A gallery of the little things in the Elizabeth Murphy House. Angles, lines, layers, light. We will continue to add images as time and opportunity allow.
Remarkably, no piece of wood in the interior of The Elizabeth Murphy House was painted. Moreover, most wood surfaces are undisturbed from the moment they were set in place by the carpenters a hundred-years ago.
We understand from an old-school cabinetmaker that the birch was originally rubbed with a steel wool and a vinegar solution to release the wood’s tannins to create a dark tone, and then covered with two coats of amber shellac to make it glow.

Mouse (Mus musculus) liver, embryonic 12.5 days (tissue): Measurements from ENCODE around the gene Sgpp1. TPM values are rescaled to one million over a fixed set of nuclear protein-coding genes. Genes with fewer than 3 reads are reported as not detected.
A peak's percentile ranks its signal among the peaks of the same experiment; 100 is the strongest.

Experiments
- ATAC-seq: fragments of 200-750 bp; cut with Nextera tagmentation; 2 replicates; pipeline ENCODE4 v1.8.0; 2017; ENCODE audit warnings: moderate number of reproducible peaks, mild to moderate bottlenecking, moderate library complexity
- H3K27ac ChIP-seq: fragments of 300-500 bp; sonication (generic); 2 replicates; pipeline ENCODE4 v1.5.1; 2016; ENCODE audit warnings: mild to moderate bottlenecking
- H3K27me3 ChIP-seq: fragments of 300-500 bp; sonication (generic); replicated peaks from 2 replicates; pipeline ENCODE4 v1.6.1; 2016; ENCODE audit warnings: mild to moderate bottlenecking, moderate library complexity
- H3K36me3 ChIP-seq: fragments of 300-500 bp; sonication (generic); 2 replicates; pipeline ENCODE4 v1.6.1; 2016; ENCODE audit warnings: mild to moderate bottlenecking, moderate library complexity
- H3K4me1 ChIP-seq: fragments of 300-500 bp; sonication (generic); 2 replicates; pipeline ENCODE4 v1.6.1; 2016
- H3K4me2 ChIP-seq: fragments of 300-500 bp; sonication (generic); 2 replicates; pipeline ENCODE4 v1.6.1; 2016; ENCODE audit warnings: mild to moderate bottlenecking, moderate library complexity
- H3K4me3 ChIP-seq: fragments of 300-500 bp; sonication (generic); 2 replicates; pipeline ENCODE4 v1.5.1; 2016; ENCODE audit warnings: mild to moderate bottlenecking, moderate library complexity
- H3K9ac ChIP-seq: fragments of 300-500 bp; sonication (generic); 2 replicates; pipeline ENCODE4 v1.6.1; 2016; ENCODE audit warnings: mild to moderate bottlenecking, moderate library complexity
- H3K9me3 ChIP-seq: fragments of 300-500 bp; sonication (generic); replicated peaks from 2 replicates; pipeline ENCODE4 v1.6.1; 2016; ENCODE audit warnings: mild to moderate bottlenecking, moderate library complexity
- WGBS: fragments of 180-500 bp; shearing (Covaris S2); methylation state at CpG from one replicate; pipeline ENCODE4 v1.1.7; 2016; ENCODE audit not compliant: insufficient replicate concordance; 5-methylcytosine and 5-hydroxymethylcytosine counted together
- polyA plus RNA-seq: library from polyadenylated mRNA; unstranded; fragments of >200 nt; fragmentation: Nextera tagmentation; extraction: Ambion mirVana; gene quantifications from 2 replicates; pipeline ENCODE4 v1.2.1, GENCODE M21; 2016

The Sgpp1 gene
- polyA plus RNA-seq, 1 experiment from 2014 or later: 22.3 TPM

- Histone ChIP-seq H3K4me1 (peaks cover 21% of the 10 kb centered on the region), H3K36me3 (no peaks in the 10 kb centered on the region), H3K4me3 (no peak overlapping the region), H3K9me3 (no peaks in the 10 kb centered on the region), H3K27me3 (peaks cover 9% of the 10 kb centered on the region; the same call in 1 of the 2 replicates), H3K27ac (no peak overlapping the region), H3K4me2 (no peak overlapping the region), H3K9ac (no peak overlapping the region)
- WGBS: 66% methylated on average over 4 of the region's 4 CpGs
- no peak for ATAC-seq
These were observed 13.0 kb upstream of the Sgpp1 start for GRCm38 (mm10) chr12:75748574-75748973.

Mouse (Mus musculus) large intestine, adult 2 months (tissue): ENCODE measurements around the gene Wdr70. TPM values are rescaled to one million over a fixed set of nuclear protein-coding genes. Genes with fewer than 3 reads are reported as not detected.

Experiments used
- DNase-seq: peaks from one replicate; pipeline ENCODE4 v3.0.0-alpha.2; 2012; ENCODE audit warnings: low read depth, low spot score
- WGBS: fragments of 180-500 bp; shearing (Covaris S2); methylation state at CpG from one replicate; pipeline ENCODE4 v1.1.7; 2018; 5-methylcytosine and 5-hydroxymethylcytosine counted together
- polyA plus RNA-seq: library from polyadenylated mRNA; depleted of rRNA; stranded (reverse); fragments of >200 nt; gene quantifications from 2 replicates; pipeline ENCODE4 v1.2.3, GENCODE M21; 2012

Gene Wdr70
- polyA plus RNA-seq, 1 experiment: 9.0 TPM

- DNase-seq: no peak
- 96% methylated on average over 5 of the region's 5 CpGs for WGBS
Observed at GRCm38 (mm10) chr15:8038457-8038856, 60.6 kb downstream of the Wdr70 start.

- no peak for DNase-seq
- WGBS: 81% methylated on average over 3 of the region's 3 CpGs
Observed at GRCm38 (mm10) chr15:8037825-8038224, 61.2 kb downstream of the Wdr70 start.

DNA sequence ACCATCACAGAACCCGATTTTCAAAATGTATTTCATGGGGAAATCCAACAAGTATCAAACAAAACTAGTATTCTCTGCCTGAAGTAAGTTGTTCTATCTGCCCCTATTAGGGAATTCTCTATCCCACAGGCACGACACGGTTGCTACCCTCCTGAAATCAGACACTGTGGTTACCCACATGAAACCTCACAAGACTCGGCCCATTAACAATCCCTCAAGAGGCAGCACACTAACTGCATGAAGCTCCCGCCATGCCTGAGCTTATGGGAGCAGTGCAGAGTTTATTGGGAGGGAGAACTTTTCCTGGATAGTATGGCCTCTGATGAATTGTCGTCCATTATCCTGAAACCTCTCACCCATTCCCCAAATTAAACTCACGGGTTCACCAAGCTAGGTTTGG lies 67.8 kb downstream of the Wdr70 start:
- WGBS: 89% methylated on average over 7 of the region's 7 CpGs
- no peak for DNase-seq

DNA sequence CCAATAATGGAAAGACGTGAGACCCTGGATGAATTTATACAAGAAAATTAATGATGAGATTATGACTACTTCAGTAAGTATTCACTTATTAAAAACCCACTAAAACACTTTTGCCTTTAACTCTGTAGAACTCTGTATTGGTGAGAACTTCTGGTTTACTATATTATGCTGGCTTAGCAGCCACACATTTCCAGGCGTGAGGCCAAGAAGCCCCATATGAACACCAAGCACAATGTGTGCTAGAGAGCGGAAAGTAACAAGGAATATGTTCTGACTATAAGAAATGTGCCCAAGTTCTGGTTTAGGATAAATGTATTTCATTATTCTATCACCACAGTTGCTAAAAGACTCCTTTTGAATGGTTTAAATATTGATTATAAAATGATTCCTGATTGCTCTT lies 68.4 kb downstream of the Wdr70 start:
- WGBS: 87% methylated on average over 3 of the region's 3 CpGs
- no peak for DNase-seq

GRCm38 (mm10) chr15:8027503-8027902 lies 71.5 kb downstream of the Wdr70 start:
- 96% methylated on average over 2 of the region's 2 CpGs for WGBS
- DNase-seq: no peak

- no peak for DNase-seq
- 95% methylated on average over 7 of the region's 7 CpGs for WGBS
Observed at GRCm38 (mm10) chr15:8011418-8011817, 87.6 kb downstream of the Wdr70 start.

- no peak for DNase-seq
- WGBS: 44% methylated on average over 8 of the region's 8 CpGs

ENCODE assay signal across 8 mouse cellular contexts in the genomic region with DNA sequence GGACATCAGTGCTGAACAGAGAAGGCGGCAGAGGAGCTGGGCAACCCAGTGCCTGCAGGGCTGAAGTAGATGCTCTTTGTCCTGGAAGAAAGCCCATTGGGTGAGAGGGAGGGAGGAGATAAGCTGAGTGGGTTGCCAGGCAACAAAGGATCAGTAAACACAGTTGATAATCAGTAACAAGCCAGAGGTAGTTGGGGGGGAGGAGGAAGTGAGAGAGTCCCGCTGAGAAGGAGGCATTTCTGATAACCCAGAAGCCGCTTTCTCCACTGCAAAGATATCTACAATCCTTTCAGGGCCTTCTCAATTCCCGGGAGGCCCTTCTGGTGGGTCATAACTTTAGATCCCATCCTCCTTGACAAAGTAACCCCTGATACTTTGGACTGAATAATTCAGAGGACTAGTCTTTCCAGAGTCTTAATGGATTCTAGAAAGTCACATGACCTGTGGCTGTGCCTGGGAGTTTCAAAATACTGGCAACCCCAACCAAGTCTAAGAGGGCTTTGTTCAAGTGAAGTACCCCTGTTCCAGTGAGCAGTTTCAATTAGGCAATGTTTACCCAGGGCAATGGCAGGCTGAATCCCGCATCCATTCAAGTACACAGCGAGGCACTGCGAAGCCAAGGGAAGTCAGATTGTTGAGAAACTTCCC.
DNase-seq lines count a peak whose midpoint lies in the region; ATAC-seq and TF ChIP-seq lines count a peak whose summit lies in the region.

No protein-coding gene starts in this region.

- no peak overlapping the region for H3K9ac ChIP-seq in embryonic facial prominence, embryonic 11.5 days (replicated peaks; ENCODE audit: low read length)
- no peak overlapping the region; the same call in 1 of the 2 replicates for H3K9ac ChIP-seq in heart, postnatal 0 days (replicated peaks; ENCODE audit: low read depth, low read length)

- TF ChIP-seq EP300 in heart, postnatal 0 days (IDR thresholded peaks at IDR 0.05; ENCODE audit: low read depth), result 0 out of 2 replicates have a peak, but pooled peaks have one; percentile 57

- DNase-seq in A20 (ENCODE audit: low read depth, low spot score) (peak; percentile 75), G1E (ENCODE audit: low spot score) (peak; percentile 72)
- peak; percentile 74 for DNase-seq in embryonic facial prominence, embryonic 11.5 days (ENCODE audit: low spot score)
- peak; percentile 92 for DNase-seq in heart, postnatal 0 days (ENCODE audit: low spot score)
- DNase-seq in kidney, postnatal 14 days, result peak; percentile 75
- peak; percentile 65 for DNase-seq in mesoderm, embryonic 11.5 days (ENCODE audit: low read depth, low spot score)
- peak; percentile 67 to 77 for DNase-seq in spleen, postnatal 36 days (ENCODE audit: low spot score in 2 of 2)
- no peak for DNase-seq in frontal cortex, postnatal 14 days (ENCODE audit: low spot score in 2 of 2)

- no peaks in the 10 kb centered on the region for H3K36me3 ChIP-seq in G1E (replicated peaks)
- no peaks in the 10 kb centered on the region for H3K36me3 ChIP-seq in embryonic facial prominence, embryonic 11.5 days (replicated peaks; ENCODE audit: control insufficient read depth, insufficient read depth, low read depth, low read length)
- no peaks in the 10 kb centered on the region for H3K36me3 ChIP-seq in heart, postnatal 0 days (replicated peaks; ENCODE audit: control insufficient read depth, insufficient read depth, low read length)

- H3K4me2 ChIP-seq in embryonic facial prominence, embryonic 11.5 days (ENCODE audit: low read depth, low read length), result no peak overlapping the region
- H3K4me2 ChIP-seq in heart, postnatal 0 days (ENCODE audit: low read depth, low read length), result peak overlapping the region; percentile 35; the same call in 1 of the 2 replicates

We’ve been able to replicate the technique where there was wear and tear with good results. Here in the kitchen, for example, the knobs have returned to as-designed (they were 70s cheapies) and finished to match.